As evidenced by the previous posts in this series, the use of abortion victim photography is controversial. Using these images is not only contested by pro-choice advocates, but also by some members of the pro-life movement. The reason many are uncomfortable with the images is because they feel that doing anything that may upset others is not compassionate or loving. 

“This isn’t love,” I’ve heard people argue. “This just makes people upset! How can you say that you’re reaching out in a compassionate way when this just makes women feel bad?” 

In his new book Seeing is Believing, Jonathon Van Maren explains why showing AVP is the most loving and compassionate approach:

The first girl I ever spoke to in front of an AVP display forever changed my view on utilizing graphic visuals in public. I still remember the date: It was February 1, 2010. When I asked her what she thought about abortion, prepared to engage her intellectually, I was unprepared for her soft response: “Well, I had one on January 5.”

I had no idea how to respond. I’d been trained to explain that her child was a biological human being, but it was too late for her child. I’d been instructed on how to illustrate that her pre-born child was a person, but her pre-born child’s life had already been ended. 

I began to feel uncomfortable about the signs I was standing in front of. I asked her what she thought. She started crying. She was angry. “No one told me. No one told me it looked like that,” she said in a broken voice.

She continued, talking faster now: “All the reasons I had to abort—financial, educational, my difficulties with my boyfriend, seemed so logical at the time. No one ever showed me these pictures, or told me what abortion actually did. And now I have to live the rest of my life with the realization that I denied my baby Raven a chance at life. And there is no reason good enough for that.”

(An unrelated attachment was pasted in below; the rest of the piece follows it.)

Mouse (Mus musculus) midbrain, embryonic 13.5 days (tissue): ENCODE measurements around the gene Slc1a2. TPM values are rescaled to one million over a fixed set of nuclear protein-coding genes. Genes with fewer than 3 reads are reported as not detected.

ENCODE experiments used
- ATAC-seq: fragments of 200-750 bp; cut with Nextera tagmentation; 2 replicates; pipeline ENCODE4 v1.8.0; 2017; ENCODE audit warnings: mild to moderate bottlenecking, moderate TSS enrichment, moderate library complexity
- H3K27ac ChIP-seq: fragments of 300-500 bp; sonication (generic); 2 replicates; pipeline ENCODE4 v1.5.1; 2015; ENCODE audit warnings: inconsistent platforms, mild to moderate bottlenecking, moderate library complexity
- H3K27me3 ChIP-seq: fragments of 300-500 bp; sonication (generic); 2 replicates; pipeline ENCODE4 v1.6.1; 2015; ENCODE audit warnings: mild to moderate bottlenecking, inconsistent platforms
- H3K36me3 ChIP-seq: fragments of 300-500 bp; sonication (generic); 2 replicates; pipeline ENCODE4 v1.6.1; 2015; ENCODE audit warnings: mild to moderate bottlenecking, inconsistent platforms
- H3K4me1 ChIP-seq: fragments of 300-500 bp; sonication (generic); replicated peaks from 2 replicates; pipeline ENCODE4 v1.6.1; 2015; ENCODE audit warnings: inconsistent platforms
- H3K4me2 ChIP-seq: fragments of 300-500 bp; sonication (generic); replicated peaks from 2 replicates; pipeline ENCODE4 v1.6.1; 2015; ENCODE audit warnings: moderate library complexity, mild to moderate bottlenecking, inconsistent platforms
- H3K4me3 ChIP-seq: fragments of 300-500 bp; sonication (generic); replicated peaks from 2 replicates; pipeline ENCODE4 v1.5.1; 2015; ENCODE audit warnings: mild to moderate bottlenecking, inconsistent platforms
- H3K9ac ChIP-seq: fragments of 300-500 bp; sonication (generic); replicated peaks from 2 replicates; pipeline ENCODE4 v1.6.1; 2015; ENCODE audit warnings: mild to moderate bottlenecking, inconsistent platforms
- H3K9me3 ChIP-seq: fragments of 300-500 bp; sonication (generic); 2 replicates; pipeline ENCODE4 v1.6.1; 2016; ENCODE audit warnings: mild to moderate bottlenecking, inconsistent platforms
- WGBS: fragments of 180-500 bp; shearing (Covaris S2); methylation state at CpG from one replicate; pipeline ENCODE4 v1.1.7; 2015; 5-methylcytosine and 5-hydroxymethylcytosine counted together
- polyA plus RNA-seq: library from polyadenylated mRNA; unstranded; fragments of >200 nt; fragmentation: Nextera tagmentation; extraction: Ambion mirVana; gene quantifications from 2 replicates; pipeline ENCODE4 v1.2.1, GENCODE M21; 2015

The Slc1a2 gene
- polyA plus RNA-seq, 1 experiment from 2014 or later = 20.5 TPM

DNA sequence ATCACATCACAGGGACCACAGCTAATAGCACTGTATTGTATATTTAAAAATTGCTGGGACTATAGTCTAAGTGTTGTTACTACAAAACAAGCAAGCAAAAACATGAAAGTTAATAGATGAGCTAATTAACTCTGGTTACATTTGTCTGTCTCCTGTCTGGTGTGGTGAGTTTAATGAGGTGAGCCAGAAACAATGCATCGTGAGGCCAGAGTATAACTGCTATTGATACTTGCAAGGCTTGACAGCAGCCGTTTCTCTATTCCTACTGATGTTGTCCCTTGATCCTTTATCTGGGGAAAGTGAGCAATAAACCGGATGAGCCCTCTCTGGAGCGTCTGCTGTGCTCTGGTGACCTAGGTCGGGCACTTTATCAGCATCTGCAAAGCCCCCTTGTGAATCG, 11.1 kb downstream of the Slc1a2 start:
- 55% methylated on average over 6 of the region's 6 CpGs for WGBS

I realized then what I’ve realized thousands of times since: It doesn’t hurt a post-abortive woman to see a photo of an aborted baby. It only hurts her if she doesn’t see it in time, like the middle-aged Asian woman who told me she had two abortions, but wouldn’t have had either of them if she’d seen our signs while making the decision, and like the girl in front of a high school who wondered why no one had ever told her what abortion actually did before. Every year, many children die and many women and girls are irreparably wounded because we do not show them the truth. 

Abortion hurts women and kills their children. Seeing images of aborted children has changed helped countless women see the humanity of their child and choose life, a decision that brought these mothers immeasurable joy, and seeing these images has made other women realize that their abortion was not the right choice, and enabled them to find help and healing. Love is wanting another’s highest good, which means that in order to love we must tell the truth, even when it’s difficult to do so.

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